A home is often the only major asset many people will ever own, so it is clear why homeowners would want to protect the value of that asset, and even increase it if possible. A few weeks ago, we took a look at a report about renovations that would steal value from a home, but now we’re focusing on the other end of the spectrum with some improvements that will almost always pay off in increased home value.
Architect Kimberly Bunn of Bunn Architecture, also president of the New Jersey chapter of the American Institute of Architects, specializes in home additions and renovations and said that when it comes to larger renovations, the top value generators have always been constant — kitchens and bathrooms.
"If you can improve those core areas of your house, you normally get back most of the value you put into the renovation," Bunn said. This is especially true, she said, on the East Coast where much of the housing inventory tends to be older.
New trends in the kitchen
It doesn’t have to be a major renovation, Bunn said. Sometimes just bringing the kitchen up to current standards is enough to see added value.
"I've gone into kitchens where you can't even fit a roaster into the oven because the oven sizes have changed and the roaster sizes have changed," she said.
In fact, according to Remodeling Magazine’s Remodeling 2015 Cost vs. Value Report, homeowners who perform a minor kitchen remodel can expect, on a national average, a return on investment of 79.3%.
Bunn said that in kitchens today, an obvious priority is to achieve a "nicer and brighter" look, but she is also seeing a trend away from the open kitchen plan that has been so popular. She said more homeowners are considering ways to achieve an open space for large gatherings — such as during the holidays — but, at the same time, they are starting to better define different areas in the home and create visual blocks with features such as pocket doors or half walls.
Bunn said the optimal design provides an open feel but retains the flexibility of being able to close off the kitchen at certain times. "We’re not going back to the closed kitchens of the 1940s, but we might be scaling back to where the whole house isn’t open. It’s not all one big open space anymore"
Within the kitchen, although granite is still the most popular for its durability and accessibility, some homeowners are eschewing the material for more sustainable, synthetic counter top materials like Corian, according to Bunn.
Evolving bathroom styles
Bathrooms are another common renovation/addition, but, according to the National Association of Realtors' 2015 Remodeling Impact Report, homeowners starting with one bathroom in the house will see the highest increase in value.
"We’ve added a second bathroom or at least a powder room so that (customers) can list their house for sale as a bath-and-a-half," Bunn said, "because houses that only have one bathroom really don’t get looked at as often."
She added, "If you can’t get people in the door, you’re not going to sell your house."
According to the Remodeling Impact Report, the average ROI on a bathroom addition is 52%, but homeowners starting with only one bathroom can expect the highest return. A high quality bathroom renovation, however, can net homeowners 67%-91% in additional home value, according to Homewyse, a vendor-neutral site published by construction and design professionals.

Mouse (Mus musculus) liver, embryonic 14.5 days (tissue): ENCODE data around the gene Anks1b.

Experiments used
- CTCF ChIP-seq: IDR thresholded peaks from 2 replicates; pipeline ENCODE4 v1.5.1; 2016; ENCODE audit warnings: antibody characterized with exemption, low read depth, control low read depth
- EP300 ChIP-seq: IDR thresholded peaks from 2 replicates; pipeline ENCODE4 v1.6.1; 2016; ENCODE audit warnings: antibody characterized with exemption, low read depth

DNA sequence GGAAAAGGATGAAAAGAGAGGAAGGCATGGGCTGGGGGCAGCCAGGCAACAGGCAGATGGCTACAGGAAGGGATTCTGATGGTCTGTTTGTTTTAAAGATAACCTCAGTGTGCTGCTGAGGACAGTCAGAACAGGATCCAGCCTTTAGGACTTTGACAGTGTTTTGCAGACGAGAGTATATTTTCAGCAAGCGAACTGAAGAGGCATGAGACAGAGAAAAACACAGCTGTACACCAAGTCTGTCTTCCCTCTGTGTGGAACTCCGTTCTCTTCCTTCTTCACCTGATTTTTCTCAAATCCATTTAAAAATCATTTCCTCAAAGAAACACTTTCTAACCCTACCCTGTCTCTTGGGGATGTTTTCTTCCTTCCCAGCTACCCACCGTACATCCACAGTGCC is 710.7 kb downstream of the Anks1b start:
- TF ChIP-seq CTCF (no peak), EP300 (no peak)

Bunn said one of the latest bathroom trends, which she's seen in half of her bathroom renovations, is replacing tubs with showers. "If you’ve got two baths or more in a house," she said, "there’s definitely been a trend, especially in the master bathroom or the secondary bathroom area, of taking the tub out and putting in a large walk-in shower or even a roll-in shower."
Bunn stressed that the switch to showers is mostly practical only in homes with more than one bathroom. From a resale perspective, she said, families with small children, people who are active in sports and need to soak because of an injury, or just those who enjoy taking a bath in a tub — or at least the idea of one — will still make it a perennial favorite.
Additional renovations: Worth the cost?
As far as bedrooms or other add-ons, Bunn said the potential value depends on the design of the addition and whether or not it enhances the flow of the existing home. If not much planning goes into it, the new space could actually take away from the home’s value.
"It has to be added on smartly, and that’s where getting a design professional involved can help," she said.
Bunn said that sometimes, hiring an architect is viewed as an unnecessary extra cost, but will often pay off through better design, and, of course, increased home value.
When it comes to adding value, homeowners who are not in a financial position to splurge for major renovations aren't necessarily left out of the game. According to the Cost vs. Value Report, some minor replacement projects can also bring a hefty return.
The report noted that entry door replacements can garner as much as a 101.8% ROI, while garage door replacements can pay off to the tune of 82.5%-88.5%. Manufactured stone veneer (92.5%) and fiber cement siding (84.3%) can also deliver impressive returns.
Of course, not all renovations are created equal. "You can take away from the value of a renovation by doing something very specific or very unique to yourself that nobody else can see using," Bunn said.
This is why, she noted, she always tries to encourage clients to look at their projects through the eyes of a future buyer, who might look at what the homeowner has installed as just an extra expense when they have to rip it out. "If somebody else can’t come in and see how they could use the space, it’s not going to be of value," she said.
"We always say that unless you’re absolutely in love with the blue counter top, and you can’t live without it, it’s not the wisest choice," Bunn said.